Turing and colleagues working on the Ferranti Mark I Computer in 1951. It was based on a prototype built five years earlier at the University of Manchester

Even before World War II, Turing was making breakthroughs.

Credit for the creation of the first functioning computer in 1946 went to the researchers John Presper Eckert and John W. Mauchly for their machine the Electronic Numerical Integrator and Computer, or Eniac, which they had developed at the University of Pennsylvania during World War II.

But Turing’s notions preceded the Eniac. He conceived what became known as the universal Turing machine, which envisioned “one machine for all possible tasks” — essentially computers as we know them today, Andrew Hodges, Turing’s biographer, wrote in a condensed version of his 1983 book, “Alan Turing: The Enigma.”

Turing’s vision, Hodges said, was that one machine could “be turned to any well-defined task by being supplied with the appropriate program.”

He added, “The universal Turing machine naturally exploits what was later seen as the ‘stored program’ concept essential to the modern computer: It embodies the crucial 20th century insight that symbols representing instructions are no different in kind from symbols representing numbers.”

Later, technology that emerged from the Manhattan Project, the United States-led effort to develop the atom bomb, also relied on Turing’s ideas.

“What had begun as a British idea was scaled up to industrial size by the Americans,” David Kaiser, a professor at the Massachusetts Institute of Technology, wrote in 2012 in The London Review of Books.

Turing’s postwar work at the University of Manchester, on the first functioning British computers, was also significant: It reflected the emerging power of electronic computing in the Cold War race for nuclear supremacy. And he remained fascinated by the interplay between human thought processes and their computerized inventions. Even in 1944, Hodges wrote, Turing had spoken to a colleague about “building a brain.”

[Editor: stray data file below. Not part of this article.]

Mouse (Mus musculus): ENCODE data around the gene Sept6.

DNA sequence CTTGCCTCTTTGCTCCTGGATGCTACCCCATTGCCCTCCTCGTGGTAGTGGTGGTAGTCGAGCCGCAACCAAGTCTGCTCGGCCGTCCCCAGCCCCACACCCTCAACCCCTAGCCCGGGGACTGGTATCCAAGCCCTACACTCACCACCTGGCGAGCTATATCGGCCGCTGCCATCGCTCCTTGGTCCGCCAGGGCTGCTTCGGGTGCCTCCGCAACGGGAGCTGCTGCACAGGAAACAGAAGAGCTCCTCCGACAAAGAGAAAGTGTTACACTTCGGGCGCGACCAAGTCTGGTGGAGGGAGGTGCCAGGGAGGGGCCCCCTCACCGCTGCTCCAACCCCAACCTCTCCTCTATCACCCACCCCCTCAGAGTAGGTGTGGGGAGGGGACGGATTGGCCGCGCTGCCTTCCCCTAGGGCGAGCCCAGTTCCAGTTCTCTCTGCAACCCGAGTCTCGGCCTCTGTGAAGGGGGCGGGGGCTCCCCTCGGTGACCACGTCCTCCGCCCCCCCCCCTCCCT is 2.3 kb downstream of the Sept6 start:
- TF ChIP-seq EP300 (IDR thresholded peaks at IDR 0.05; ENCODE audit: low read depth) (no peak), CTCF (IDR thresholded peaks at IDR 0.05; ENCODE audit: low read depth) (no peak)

In an article published in 1950 in the academic journal Mind, Turing developed a method that came to be known as the “Turing Test,” a sort of thought experiment to determine whether a computer could pass as a human. As part of his experiment, a human interrogator would ask questions and try to figure out whether the answers had come from a computer or a human.

Alan Mathison Turing was born in London on June 23, 1912, the second of two sons of Ethel Sara Stoney and Julius Mathison Turing, who had met in imperial India, where his father was a senior colonial administrator. After Alan’s birth they left him and his brother, John, in the care of foster parents in England while they returned to India so that Alan’s father could continue his work.

“Alan Turing’s story was not one of family or tradition but of an isolated and autonomous mind,” Hodges wrote.

Turing, front, in 1939 in Bosham, England, with a friend, Fred Clayton, rear. Between them are two Jewish fugitives from Germany whom Turing and Clayton helped.

In his early days, Turing’s education reflected the overwhelming social requisite of his class to secure a place at a reputable private boarding school. Alan, at age 13, enrolled at Sherborne School, in southern England, where his fascination with science raised alarms in an educational system based on the study of what were called the classics — works in Latin and ancient Greek.

“If he is to be solely a scientific specialist, he is wasting his time at a public school,” Nowell Smith, Sherborne’s headmaster, wrote to his parents, as recorded in Hodges’s book.

Nonetheless, he secured a place at King’s College in Cambridge to study mathematics, graduating in 1934 with a first class honours degree. With remarkable academic precocity he was made a fellow of the college in 1935. A year later, he published the groundbreaking paper “On Computable Numbers, With an Application to the Entscheidungsproblem” (or “decidability problem”), a reference in German to a celebrated riddle that the American logician Alonzo Church had also explained. Both Turing and Church reached the same conclusion — a basis for computer science — that there is no single algorithm that could determine the truth or falsity of any statement in formal logic (though Turing’s thinking was more direct).

Turing completed a doctoral thesis at Princeton in 1938 before returning to Cambridge. With Britain’s declaration of war on Germany in September 1939, he joined the Bletchley Park code breakers at the Government Code and Cypher School, working in makeshift huts clustered around a mansion. Their greatest initial challenge was figuring out the method of encryption of the German Enigma device, which was invented 20 years earlier by Arthur Scherbius, a German electrical engineer who had patented it as a civilian machine to encrypt commercial messages. The machine worked by entering letters on a typewriter-like keyboard and then encoding them through a series of rotors to a light board, which showed the coded equivalents. The machine was said to be capable of generating almost 159 quintillion permutations.